Star Wars Review: Tales of the Jedi–Ulic Qel-Droma and the Beastriders of Onderon

In 1991, Kevin J Anderson began a prologue – a “prequel”, if you will – to the established Star Wars universe. What happened would change the world forever – but for better, or worse?

TOTJKOTOR

Tales of the Jedi: Ulic Qel-Droma and the Beastriders of Onderon, shares a special place in my heart with Heir to the Empire and A New Hope. I experienced all of these in my youth, and they engendered a deep love of Star Wars in me, as well as an idea of just how expansive the idea of Star Wars was. Each was the start of a grand saga, and in the case of two of them (you can guess which two), it would be years until I got my hands on the end of the saga. I’ll give you a hint: it’s the two that I didn’t watch in theatres.

I’ve talked a bit about Tales of the Jedi already, but Tom Veitch’s Beastriders of Onderon is the story that started it all. This simple story, designed to do nothing more than explore the universe of the Jedi before they started going extinct, spanned five issues and two story arcs (the combined version was called Knights of the Old Republic before Bioware decided they liked the title and things got a bit awkward. It wasn’t until another five issue arc, Dark Lords of the Sith, was announced that a two-issue bridging story was added and Tales of the Jedi was transformed overnight from a five issue series with two stories into a twelve issue one with four. Now, of course, Tales of the Jedi spans two Omnibi, with seven stories to its name.

The first issue opens with familiar imagery: starships above a planet, a Jedi apprentice training with his lightsaber, a droid, two men and a Twi’lek. Jedi Master Arca – an Arkanian, although the race looks human enough to the distant observer – is running his three apprentices Ulic, Cade and Tott through a lightsaber training drill. So far, the biggest difference a fan can see from what they know is that there are more than two Jedi – and to be fair, that doesn’t become explicit until after Arca explains all manner of new things to our characters and the audience.

Nowadays, you could probably say the story is commonplace, but it was definitely groundbreaking for the franchise at the time. The Jedi have been sent to bolster the government on Onderon as a token of cooperation with the new entries to the Republic. They’ve been led to believe that the second faction on the planet – the titular Beastriders – are formed of criminals who escaped and tamed the beasts. This may be true, but criminals on Onderon are kind of like criminals in Palpatine’s Empire – anybody not interested in being ruled by the teachings of the Sith is one. The Jedi themselves figure it out after confronting the leaders of the Beastriders, and go on to confront Queen Amanoa and the source of her powers.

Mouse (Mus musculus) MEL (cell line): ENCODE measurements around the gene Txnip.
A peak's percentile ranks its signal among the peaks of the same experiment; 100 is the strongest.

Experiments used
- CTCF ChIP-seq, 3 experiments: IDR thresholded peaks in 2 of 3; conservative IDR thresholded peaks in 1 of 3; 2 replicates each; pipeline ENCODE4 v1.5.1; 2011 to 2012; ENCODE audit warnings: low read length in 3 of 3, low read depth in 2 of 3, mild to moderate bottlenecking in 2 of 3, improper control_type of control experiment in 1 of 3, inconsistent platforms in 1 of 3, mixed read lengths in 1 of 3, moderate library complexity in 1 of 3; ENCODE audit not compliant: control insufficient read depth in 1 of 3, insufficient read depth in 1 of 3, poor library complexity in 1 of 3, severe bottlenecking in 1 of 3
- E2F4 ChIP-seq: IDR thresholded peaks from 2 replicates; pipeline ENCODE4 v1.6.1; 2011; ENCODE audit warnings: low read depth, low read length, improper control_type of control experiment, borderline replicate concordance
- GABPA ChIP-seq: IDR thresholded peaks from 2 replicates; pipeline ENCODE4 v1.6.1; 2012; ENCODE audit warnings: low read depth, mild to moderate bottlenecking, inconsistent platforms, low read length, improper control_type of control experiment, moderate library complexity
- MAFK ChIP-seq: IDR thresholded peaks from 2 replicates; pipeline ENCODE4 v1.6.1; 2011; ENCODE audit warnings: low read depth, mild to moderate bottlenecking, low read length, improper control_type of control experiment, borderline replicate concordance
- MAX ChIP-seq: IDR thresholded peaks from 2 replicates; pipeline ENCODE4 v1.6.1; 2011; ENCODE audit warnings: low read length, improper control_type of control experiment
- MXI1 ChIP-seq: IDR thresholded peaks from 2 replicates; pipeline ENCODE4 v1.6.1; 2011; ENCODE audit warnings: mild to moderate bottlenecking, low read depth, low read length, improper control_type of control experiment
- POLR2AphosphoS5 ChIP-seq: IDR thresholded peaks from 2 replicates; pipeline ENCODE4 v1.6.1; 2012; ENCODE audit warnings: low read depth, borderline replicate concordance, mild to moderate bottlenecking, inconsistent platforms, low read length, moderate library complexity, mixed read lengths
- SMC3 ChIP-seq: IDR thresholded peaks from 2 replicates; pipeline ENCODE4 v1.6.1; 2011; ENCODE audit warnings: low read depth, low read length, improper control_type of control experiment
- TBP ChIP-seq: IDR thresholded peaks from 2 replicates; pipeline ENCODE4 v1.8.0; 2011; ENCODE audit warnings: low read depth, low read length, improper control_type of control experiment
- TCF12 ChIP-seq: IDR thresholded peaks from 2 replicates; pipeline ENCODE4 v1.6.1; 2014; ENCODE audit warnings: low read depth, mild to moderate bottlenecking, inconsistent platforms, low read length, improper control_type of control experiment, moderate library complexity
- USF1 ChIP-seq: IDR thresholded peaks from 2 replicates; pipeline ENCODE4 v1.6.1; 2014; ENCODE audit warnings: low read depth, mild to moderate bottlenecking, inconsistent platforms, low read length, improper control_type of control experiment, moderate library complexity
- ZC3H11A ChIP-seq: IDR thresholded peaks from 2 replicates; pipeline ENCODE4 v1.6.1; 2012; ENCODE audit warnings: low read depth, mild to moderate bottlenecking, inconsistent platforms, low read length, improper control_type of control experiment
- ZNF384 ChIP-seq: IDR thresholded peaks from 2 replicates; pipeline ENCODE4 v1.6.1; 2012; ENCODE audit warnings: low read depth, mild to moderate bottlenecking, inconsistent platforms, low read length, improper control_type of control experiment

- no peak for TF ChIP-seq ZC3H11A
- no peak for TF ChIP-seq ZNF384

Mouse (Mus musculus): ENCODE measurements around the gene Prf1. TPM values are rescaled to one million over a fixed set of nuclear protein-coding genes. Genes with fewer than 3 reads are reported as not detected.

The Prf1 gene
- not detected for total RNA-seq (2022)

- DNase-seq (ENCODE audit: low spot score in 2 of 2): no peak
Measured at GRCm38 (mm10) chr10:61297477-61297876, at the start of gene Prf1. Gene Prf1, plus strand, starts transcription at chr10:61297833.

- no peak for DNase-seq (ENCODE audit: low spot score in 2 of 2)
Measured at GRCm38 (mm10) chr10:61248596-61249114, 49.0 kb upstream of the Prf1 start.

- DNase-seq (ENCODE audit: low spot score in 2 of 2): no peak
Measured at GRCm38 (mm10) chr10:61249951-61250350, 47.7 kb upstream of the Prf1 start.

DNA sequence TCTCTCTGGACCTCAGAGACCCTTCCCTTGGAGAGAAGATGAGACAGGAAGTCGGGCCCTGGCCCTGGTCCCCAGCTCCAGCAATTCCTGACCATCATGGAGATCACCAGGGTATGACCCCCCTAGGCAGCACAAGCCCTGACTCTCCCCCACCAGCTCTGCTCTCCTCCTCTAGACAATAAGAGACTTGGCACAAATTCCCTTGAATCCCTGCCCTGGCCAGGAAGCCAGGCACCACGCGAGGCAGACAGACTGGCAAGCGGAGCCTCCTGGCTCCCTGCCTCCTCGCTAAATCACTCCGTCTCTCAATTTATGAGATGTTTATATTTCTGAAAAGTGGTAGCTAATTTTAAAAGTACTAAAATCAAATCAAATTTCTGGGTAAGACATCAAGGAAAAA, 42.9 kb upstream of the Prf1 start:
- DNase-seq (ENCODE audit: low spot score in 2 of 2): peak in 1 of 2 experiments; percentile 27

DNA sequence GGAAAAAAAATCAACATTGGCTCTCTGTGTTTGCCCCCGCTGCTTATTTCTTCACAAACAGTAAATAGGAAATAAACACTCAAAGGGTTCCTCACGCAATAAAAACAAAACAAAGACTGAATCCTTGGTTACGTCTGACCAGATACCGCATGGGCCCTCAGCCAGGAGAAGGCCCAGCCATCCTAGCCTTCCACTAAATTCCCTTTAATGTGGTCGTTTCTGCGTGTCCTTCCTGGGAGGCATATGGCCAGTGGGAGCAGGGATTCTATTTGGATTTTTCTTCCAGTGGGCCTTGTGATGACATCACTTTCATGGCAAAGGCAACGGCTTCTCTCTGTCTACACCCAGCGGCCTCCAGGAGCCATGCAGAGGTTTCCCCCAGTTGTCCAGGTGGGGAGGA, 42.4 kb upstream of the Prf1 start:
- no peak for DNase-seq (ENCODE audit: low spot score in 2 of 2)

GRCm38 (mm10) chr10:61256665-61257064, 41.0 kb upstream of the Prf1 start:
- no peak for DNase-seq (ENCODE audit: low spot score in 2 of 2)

As I mentioned in Golden Age of the Sith, the art style here isn’t the best for conventional comics, but I like it for something that’s intended to feel like it’s set thousands of years before the modern era. The colors make it look like a historical tapestry, and it’s clear that you’re reading a piece of history.

The characters aren’t the greatest, but they are distinct. Master Arca is the wise mentor, modeled after Obi-Wan or Yoda but not as eccentric. Twi’lek Tott Doneeta is the wisest of the three students, while Ulic is the rash hero. Ulic’s brother Cade has the least characterization, essentially the halfway point between Ulic and Tott.

The first arc of Tales of the Jedi isn’t remarkable so much for an amazing story or characters, or extraordinary force powers, but it is remarkable for opening a whole new chapter of the Expanded Universe. For years this was the only look at the galaxy before the Empire rose to power, and even when that changed with The Phantom Menace, this remained the earliest series in the Star Wars universe until Dawn of the Jedi. Here is where it all started, and while not extraordinary in and of itself, it’s competent, and in the world of fiction, that’s extraordinary on its own.

Advertisements

What do you think?

Fill in your details below or click an icon to log in:

WordPress.com Logo

You are commenting using your WordPress.com account. Log Out / Change )

Twitter picture

You are commenting using your Twitter account. Log Out / Change )

Facebook photo

You are commenting using your Facebook account. Log Out / Change )

Google+ photo

You are commenting using your Google+ account. Log Out / Change )

Connecting to %s